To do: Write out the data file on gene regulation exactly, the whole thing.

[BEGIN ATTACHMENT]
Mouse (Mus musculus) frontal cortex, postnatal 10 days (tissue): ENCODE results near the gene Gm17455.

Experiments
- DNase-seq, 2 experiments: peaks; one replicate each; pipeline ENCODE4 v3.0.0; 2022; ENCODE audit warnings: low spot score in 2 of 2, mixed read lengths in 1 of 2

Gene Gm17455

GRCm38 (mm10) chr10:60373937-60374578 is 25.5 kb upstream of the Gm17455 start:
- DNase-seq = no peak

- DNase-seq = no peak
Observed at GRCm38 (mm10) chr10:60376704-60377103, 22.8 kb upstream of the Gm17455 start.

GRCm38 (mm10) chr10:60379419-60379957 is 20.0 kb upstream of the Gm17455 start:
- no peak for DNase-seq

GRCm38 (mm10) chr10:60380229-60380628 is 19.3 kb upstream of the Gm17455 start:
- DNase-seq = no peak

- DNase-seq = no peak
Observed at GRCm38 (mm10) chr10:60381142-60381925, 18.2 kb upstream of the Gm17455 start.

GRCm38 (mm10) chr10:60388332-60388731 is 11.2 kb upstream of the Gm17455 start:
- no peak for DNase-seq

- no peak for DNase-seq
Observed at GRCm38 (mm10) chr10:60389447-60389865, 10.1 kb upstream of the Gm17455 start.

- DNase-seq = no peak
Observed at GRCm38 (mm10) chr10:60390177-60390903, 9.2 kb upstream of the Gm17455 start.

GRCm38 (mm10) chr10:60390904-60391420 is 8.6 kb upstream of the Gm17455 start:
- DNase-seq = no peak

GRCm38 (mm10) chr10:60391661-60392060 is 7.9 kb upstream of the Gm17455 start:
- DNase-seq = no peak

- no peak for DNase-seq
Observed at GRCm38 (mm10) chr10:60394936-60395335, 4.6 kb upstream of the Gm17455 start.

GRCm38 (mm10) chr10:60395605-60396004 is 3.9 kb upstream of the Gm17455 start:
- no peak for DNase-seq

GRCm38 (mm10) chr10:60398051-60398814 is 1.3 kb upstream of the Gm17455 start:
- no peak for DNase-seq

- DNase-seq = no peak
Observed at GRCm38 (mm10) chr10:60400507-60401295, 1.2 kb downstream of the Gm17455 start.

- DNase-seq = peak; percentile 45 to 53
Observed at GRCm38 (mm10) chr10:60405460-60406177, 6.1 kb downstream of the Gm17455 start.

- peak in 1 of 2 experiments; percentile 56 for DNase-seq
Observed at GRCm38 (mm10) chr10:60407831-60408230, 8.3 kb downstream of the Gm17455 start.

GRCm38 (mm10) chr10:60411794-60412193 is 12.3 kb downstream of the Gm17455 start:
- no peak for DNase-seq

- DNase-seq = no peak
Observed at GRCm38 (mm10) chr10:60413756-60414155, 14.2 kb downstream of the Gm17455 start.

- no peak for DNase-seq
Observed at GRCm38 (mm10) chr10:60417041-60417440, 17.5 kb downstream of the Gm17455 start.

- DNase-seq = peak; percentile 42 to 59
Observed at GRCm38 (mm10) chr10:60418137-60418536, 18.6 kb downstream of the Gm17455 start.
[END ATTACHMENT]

Mouse (Mus musculus) frontal cortex, postnatal 10 days (tissue): ENCODE results near the gene Gm17455.

Experiments
- DNase-seq, 2 experiments: peaks; one replicate each; pipeline ENCODE4 v3.0.0; 2022; ENCODE audit warnings: low spot score in 2 of 2, mixed read lengths in 1 of 2

Gene Gm17455

GRCm38 (mm10) chr10:60373937-60374578 is 25.5 kb upstream of the Gm17455 start:
- DNase-seq = no peak

- DNase-seq = no peak
Observed at GRCm38 (mm10) chr10:60376704-60377103, 22.8 kb upstream of the Gm17455 start.

GRCm38 (mm10) chr10:60379419-60379957 is 20.0 kb upstream of the Gm17455 start:
- no peak for DNase-seq

GRCm38 (mm10) chr10:60380229-60380628 is 19.3 kb upstream of the Gm17455 start:
- DNase-seq = no peak

- DNase-seq = no peak
Observed at GRCm38 (mm10) chr10:60381142-60381925, 18.2 kb upstream of the Gm17455 start.

GRCm38 (mm10) chr10:60388332-60388731 is 11.2 kb upstream of the Gm17455 start:
- no peak for DNase-seq

- no peak for DNase-seq
Observed at GRCm38 (mm10) chr10:60389447-60389865, 10.1 kb upstream of the Gm17455 start.

- DNase-seq = no peak
Observed at GRCm38 (mm10) chr10:60390177-60390903, 9.2 kb upstream of the Gm17455 start.

GRCm38 (mm10) chr10:60390904-60391420 is 8.6 kb upstream of the Gm17455 start:
- DNase-seq = no peak

GRCm38 (mm10) chr10:60391661-60392060 is 7.9 kb upstream of the Gm17455 start:
- DNase-seq = no peak

- no peak for DNase-seq
Observed at GRCm38 (mm10) chr10:60394936-60395335, 4.6 kb upstream of the Gm17455 start.

GRCm38 (mm10) chr10:60395605-60396004 is 3.9 kb upstream of the Gm17455 start:
- no peak for DNase-seq

GRCm38 (mm10) chr10:60398051-60398814 is 1.3 kb upstream of the Gm17455 start:
- no peak for DNase-seq

- DNase-seq = no peak
Observed at GRCm38 (mm10) chr10:60400507-60401295, 1.2 kb downstream of the Gm17455 start.

- DNase-seq = peak; percentile 45 to 53
Observed at GRCm38 (mm10) chr10:60405460-60406177, 6.1 kb downstream of the Gm17455 start.

- peak in 1 of 2 experiments; percentile 56 for DNase-seq
Observed at GRCm38 (mm10) chr10:60407831-60408230, 8.3 kb downstream of the Gm17455 start.

GRCm38 (mm10) chr10:60411794-60412193 is 12.3 kb downstream of the Gm17455 start:
- no peak for DNase-seq

- DNase-seq = no peak
Observed at GRCm38 (mm10) chr10:60413756-60414155, 14.2 kb downstream of the Gm17455 start.

- no peak for DNase-seq
Observed at GRCm38 (mm10) chr10:60417041-60417440, 17.5 kb downstream of the Gm17455 start.

- DNase-seq = peak; percentile 42 to 59
Observed at GRCm38 (mm10) chr10:60418137-60418536, 18.6 kb downstream of the Gm17455 start.